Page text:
In the pages of this, our first issue of the new year, we highlight some of the individuals and companies that have had major impacts on the world of non-fiction television and film both in this past year and in the past decade. Some of them have made repeat appearances in our past “Mavericks” reports, in which we’ve saluted the bold change makers that propel the industry forward and keep us on our toes trying to follow them.
Maybe, in the case of some of the network execs we profile beginning on page 21, it’s a combination of business savvy and bold decisiveness that has made them trailblazers. As for the producers we’ve spotlighted, maybe it’s a dogged determination to tell stories that haven’t been told before (and if they have been told before, to tell them better) that has earned them their positions in the non-fiction and factual entertainment A-list. For the directors featured, perhaps it’s each one’s unique vision that has marked them as trailblazers in our eyes, be they filmmaking veterans or relative newcomers.
In every case, there is a singular trait that each person interviewed in our Trailblazer report shares. It’s an ability to ride the choppy waves of change by cozying up to the concept of risk. Some of these individuals take measured, calculated risks, while others are more of the daredevil variety (Hello, Mr.Herzog). Either way, their contributions and bold strides have made and continue to make an impact on how non-fiction content is evolving into the Tens.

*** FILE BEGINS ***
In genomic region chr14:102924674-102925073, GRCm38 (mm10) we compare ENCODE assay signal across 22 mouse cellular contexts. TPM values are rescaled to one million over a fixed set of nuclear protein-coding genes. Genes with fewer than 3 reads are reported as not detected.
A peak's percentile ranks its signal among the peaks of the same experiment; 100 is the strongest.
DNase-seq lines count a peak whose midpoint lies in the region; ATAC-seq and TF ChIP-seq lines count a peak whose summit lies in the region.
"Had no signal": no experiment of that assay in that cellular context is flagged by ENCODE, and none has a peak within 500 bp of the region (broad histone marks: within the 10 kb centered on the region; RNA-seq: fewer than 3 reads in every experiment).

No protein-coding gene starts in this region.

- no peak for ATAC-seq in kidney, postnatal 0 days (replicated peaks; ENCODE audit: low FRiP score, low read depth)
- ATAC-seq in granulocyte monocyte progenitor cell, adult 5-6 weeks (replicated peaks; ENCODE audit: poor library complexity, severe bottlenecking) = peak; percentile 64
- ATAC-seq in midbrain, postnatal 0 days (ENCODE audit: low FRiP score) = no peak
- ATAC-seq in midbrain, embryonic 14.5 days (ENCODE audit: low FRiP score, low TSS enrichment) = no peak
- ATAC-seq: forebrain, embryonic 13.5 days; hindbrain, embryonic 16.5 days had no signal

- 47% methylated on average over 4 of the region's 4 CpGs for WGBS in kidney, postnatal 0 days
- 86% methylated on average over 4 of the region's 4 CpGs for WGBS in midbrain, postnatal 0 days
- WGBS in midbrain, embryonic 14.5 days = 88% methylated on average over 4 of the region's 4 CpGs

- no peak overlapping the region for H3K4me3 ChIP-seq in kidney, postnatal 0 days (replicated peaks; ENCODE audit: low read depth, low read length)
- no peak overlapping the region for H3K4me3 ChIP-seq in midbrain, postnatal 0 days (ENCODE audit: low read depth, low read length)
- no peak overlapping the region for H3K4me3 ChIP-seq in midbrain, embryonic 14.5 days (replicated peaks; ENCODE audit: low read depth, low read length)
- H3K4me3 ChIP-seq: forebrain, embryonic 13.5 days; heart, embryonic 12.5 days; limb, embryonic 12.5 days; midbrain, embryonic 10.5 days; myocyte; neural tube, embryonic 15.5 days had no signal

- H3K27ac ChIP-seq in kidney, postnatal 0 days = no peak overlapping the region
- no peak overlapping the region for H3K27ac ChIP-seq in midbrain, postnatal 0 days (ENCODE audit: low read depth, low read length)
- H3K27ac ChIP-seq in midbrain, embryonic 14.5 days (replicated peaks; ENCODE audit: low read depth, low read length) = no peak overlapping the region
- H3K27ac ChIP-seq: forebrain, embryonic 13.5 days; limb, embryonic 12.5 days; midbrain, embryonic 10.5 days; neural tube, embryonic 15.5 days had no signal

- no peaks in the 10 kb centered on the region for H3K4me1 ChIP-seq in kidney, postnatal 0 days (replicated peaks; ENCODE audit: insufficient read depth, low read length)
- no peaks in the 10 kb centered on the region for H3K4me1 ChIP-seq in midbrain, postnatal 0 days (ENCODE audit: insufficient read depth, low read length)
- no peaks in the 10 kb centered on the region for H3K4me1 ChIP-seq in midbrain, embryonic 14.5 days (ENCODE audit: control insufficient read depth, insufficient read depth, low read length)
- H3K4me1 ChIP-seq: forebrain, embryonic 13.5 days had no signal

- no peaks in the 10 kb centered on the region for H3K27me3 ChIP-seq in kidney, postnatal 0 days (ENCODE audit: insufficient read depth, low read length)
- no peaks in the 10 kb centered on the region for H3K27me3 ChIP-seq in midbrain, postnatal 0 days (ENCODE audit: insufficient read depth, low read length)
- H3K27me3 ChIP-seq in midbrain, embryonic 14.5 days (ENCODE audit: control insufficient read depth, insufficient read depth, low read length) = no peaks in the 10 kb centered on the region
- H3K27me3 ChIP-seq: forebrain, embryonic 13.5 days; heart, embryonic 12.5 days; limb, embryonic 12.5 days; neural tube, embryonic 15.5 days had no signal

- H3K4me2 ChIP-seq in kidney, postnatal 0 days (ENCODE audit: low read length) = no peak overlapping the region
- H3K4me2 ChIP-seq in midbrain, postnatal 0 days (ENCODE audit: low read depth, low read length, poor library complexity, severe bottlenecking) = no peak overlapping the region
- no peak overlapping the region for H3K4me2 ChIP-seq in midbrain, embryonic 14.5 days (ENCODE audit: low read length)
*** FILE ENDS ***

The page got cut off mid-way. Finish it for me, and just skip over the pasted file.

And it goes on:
It’s been said before when we run these features but it bears repeating: the Trailblazers report is not meant to be an utterly definitive list of innovators. We know there are multitudes more, and we aim to report on their activities throughout the year, both in the magazine and online.
In summarizing our intent behind the report, allow me to paraphrase music journalist Bill Flanagan. Writing the liner notes to yet another compilation of Bob Dylan’s greatest hits, he admitted that trying to collect on a single, 10-track disc the definitive works of such a musical icon, whose work has taken umpteen twists and turns over the course of a multi-decade career, is damn near impossible. At best, he said, think of such a collection as a compass and a map. That’s my advice for readers. Take a look at what these trailblazers have to say and see if any of it can help point the way for the trails that you’ll blaze in the years ahead.
Cheers and welcome to ’11,
In the November/December 2010 issue of realscreen, paleonotologist Scott Hartman had his name spelled incorrectly in our profile of Discovery’s upcoming Reign of the Dinosaurs. We apologize for the error.